Global Economics Monthly: The United States and Japan: From Unnatural Intimacy to Natural Allies
February 26, 2016
For much of the postwar period, the U.S.-Japan relationship has been one of “unnatural intimacy,” George Kennan’s description of a partnership of two former enemies divided by enormous cultural,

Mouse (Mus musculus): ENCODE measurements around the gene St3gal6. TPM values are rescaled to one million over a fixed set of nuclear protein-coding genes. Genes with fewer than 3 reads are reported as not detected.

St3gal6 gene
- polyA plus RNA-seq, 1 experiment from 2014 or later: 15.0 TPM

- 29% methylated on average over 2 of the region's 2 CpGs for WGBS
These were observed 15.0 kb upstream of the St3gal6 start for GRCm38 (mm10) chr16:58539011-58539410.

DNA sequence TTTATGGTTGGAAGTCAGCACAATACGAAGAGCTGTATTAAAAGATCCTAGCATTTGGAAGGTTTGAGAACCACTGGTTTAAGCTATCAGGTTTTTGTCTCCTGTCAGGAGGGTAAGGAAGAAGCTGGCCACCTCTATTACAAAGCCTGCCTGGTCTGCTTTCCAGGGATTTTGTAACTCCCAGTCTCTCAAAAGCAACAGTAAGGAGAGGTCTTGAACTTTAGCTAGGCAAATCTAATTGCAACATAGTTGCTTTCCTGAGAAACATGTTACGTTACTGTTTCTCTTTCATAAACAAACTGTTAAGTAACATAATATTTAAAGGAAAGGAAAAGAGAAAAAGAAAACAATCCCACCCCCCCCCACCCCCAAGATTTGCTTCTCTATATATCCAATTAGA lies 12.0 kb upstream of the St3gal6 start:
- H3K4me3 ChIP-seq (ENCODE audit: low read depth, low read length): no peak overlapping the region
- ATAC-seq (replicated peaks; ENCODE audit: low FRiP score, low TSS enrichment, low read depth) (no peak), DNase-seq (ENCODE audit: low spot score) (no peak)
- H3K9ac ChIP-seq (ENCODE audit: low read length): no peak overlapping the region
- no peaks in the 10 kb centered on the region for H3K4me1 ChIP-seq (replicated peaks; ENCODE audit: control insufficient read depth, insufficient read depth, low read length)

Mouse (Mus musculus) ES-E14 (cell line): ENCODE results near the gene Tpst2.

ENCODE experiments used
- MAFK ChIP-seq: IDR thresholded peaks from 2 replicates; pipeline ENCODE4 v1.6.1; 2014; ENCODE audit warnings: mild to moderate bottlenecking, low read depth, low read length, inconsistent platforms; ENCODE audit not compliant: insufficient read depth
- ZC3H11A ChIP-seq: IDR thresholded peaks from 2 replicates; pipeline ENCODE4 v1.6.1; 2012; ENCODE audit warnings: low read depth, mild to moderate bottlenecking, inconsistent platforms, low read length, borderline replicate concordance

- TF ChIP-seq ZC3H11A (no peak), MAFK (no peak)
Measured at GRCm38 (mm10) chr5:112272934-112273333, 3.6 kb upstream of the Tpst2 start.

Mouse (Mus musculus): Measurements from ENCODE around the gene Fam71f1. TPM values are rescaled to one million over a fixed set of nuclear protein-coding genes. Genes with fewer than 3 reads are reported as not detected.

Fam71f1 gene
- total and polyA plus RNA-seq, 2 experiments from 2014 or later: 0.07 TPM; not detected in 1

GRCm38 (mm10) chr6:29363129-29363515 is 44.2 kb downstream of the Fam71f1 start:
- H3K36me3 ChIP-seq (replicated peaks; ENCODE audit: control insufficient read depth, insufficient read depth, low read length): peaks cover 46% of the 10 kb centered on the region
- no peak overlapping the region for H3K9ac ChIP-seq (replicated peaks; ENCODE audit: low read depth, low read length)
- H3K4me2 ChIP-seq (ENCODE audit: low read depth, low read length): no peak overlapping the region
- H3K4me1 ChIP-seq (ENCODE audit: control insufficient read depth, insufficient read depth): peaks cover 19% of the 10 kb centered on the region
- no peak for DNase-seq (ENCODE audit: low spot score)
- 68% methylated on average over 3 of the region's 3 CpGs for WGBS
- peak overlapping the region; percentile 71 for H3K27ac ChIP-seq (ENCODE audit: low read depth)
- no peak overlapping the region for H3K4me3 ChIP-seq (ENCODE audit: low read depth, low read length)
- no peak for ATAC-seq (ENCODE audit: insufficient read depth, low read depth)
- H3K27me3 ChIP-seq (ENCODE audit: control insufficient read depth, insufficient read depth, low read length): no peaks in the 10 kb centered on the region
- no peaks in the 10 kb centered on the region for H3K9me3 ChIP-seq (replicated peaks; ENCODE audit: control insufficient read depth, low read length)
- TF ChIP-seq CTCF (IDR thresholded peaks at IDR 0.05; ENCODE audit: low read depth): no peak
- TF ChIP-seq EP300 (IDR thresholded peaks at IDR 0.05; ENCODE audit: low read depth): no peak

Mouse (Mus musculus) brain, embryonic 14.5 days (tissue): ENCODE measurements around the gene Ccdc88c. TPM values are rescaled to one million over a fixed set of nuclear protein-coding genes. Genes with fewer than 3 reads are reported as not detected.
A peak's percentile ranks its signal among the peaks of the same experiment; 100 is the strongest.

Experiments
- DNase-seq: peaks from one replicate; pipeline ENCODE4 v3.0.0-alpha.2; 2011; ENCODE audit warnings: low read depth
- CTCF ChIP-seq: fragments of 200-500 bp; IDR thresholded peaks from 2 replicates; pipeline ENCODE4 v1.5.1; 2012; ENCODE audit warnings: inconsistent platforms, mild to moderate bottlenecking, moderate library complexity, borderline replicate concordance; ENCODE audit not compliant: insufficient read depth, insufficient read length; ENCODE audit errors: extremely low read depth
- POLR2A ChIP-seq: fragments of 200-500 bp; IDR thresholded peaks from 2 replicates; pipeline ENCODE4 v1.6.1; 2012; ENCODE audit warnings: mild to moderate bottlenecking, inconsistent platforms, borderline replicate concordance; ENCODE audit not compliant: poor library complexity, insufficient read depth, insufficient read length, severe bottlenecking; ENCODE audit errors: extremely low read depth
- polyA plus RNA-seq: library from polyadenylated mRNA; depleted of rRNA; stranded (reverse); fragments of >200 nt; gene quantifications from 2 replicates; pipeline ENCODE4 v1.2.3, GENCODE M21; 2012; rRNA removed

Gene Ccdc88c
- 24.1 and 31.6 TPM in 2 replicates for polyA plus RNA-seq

historical, and geographic differences. Nonetheless, the partnership has endured, anchoring peace and stability in the Asia Pacific. Today, the alliance is at its strongest in decades, rooted in shared values and converging strategic interests. But with the Obama administration in its final year, the recent momentum could prove difficult to sustain. Article II of the U.S.-Japan Security Treaty calls for both countries to “contribute to the further development of peaceful and friendly international relations…eliminate conflict in their international economic policies…[and] encourage economic collaboration between them.” To fulfill this mandate, Washington and Tokyo should build on recent progress in the bilateral relationship and look outward for new opportunities to advance shared values and mutual strategic interests through coordinated economic statecraft in the Asia Pacific...